This week’s tech news, filtered for financial services execs

February 21

Hello and welcome to Insights Distilled, a weekly email briefing that curates tactical technology news for financial services execs. Every Tuesday morning, we send you the top five stories you need to know – and explain why they matter. Our tech news roundup helps you stay on top of the innovations driving business agility in your industry. To get next week’s edition in your inbox, sign up here.


For US readers coming back from a long weekend, we hope it was restful.  

Our latest edition includes several stories of digital transformation in progress, from US Bank’s plan to upskill thousands of its employees to a new solution for banks’ fintech integration woes.  

Let’s dive in:

  1. Azure army: US Bank recruits internal volunteers to drive cloud certifications
  2. Infrastructure innovation: Why Credit Suisse has championed this digital asset firm
  3. Evaluating AI: A case study on the investment needed for successful deployment
  4. Integration update: Sandbox helps banks connect to fintechs more easily
  5. Fading threat: Moody’s says big banks can sleep easier this year

US Bank is deploying internal volunteers to help train its 7,000 tech employees in cloud skills, in a very “fintech-y” bid to shift its enterprise mindset.  

As US Bank moves its apps to Microsoft’s cloud, it’s dedicated to upskilling all its tech workers through a cost-effective training strategy that takes advantage of grassroots enthusiasm and talent.  

US Bank has tapped a small group of internal advocates to spread the gospel of the cloud among their coworkers.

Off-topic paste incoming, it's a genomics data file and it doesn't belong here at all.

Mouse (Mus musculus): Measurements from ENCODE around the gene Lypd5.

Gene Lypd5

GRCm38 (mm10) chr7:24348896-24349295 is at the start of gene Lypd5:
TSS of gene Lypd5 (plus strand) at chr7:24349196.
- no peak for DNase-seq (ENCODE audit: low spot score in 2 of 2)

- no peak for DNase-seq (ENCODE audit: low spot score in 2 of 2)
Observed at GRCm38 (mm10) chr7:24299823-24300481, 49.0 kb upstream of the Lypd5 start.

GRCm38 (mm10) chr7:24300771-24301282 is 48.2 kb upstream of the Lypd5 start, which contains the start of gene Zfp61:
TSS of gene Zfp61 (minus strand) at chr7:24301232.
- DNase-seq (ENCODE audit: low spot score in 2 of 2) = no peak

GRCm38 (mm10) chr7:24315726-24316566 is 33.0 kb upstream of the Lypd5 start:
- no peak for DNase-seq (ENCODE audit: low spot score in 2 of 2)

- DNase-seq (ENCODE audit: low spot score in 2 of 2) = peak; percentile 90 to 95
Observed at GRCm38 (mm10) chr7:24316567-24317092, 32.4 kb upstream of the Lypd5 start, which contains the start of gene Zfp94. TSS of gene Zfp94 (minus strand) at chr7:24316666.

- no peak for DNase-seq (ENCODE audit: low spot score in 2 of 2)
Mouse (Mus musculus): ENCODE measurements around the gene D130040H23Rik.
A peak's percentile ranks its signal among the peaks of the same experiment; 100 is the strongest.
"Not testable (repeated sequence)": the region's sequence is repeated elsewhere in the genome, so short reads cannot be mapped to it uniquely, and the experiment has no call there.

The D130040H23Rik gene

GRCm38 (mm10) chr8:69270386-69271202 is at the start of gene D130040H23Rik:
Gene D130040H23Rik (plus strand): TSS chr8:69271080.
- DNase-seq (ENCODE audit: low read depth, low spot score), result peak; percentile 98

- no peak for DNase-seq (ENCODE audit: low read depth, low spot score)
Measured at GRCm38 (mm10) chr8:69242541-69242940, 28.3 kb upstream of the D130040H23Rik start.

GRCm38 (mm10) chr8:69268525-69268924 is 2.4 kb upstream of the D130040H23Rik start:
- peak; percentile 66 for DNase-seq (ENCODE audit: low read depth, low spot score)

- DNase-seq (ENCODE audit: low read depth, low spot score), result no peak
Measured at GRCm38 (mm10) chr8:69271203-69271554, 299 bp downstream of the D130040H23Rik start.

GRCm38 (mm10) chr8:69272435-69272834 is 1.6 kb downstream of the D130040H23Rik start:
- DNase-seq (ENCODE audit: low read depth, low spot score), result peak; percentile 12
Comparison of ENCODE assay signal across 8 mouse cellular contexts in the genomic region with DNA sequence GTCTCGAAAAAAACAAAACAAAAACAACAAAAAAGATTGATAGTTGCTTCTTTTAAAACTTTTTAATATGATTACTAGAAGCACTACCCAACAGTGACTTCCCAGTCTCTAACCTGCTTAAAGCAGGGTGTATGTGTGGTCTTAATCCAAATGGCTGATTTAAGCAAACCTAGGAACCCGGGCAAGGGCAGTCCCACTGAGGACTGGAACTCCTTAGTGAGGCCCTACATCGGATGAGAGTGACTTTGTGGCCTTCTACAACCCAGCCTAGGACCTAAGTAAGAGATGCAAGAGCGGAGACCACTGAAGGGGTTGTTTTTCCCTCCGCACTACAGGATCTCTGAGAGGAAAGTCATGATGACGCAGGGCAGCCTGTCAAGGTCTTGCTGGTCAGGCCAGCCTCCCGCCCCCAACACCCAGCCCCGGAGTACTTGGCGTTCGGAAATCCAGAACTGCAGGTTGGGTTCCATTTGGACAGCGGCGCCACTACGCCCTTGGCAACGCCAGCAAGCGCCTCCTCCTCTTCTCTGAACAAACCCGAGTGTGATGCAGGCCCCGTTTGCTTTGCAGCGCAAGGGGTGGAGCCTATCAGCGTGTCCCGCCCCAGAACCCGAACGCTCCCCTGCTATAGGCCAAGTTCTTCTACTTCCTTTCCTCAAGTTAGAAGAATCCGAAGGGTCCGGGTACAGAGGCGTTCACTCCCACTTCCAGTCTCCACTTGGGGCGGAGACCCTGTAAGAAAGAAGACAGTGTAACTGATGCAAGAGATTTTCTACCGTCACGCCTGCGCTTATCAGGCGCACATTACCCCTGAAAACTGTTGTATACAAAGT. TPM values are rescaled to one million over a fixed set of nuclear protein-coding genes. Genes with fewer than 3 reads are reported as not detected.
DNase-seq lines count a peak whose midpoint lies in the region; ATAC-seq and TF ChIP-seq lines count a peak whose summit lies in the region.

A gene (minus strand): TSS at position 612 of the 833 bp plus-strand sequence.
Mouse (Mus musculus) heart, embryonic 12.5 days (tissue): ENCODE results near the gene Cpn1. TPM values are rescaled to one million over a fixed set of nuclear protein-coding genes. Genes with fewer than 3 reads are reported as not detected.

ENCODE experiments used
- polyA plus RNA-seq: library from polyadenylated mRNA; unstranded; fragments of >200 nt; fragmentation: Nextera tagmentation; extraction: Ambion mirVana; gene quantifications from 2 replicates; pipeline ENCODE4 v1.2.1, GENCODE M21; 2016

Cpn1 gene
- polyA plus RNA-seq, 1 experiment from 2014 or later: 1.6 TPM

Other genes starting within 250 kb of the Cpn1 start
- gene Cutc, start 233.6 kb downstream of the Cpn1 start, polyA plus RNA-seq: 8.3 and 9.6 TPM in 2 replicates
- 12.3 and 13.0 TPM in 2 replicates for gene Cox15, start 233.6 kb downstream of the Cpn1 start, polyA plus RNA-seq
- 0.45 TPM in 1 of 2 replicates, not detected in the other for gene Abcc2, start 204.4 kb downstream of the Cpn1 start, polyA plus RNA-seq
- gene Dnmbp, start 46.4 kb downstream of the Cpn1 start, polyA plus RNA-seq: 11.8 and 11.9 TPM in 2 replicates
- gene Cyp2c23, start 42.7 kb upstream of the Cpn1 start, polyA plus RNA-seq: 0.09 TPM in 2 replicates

The bank, which committed $600 million to moving 1,300 apps to Microsoft’s Azure cloud, wants all its 7,000 technology employees to get cloud-certified over the next two years, and, to get there, it’s given support to several dozen volunteer coaches to train their peers, according to a feature in American Banker.  

Over six months last year, 30 volunteers guided 1,200 people to complete a certification. Each cohort spent 70 to 80 work hours over six weeks with a blend of employee coaching and Microsoft-provided classes. It intends to continue this strategy to train its entire team.  

US Bank’s approach is “very fintech-y,” according to PwC banking lead Peter Pollini: “Teams collaborating together and saying, ‘Hey, there’s a problem. Let’s now shift as a team and figure out how we can solve that problem together.’ That’s not the way that you would necessarily think of a bank upskilling their talent in the past.” 

As US Bank makes the transition to the cloud, it needs its existing workers to be knowledgeable and well-equipped for its new reality. And it aims for the process – dubbed Certfest – to feel “inspiring,” according to US Bank head of enterprise architecture Madhu Rao: “We have created an ecosystem where we are shopping within our closet to look for people that are already experts, and then we are providing them the opportunity to go and impact people.” 


At a time when banks are generally breaking up with crypto, a digital asset infrastructure firm just won funding from Credit Suisse and Deutsche Bank.  

Involvement with crypto is spooking banks, but digital assets more generally remain attractive: Banks are still interested in letting their clients issue, transfer, settle, and safekeep tokenized equities, and startups are jockeying to provide infrastructure. 

Digital asset infrastructure firm Taurus has raised a $65 million Series B led by Credit Suisse, with participation from Deutsche Bank, Arab Bank Switzerland, and others.